This article explores the over- and under-prescription of psychotropic medication to youth of color both in public schools and the foster care system. Under the umbrella of the schools-to-prison pipeline, there is a wide array of literature addressing the under-use of medication for treatment of children of color in the public school system when treating learning or behavioral disabilities. There is also, however, a great deal of literature in a totally different realm surrounding the under-use of medication in treating mental health disorders in the foster care system. This article aims to put these two pieces of discourse in conversation with each other. In examining the use of medication in both of these institutions and the disproportionate rate of black and brown children in the foster care system, I analyze how race, class, and gender play a role in the prescription—or lack thereof—of medication for children of color. These contradicting approaches to treatment and medication illustrate the assumptions that are attached to children of color, and how these institutions ultimately were not made for children of color to survive or thrive. To better serve the needs of children in our country, these two institutions must be considered as co-actors in the system of perpetual social control exerted of youth of color.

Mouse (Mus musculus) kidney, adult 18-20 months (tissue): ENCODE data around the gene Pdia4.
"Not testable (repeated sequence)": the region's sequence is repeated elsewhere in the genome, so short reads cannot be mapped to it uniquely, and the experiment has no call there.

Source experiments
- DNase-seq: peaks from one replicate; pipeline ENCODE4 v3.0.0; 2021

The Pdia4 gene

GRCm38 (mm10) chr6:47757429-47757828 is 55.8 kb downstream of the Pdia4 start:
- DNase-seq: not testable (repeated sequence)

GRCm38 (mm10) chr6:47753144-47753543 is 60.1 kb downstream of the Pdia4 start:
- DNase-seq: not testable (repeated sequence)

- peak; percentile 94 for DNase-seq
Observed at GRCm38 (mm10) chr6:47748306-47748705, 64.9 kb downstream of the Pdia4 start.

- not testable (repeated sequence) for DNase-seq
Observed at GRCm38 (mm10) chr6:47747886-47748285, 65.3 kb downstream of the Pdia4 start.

Nemetz, Sarah J.
"‘From Badness to Sickness’ and Back Again: The Use of Medication in the U.S. School and Foster Care Systems,"
Tapestries: Interwoven voices of local and global identities: Vol. 7
, Article 9.
Available at: http://digitalcommons.macalester.edu/tapestries/vol7/iss1/9
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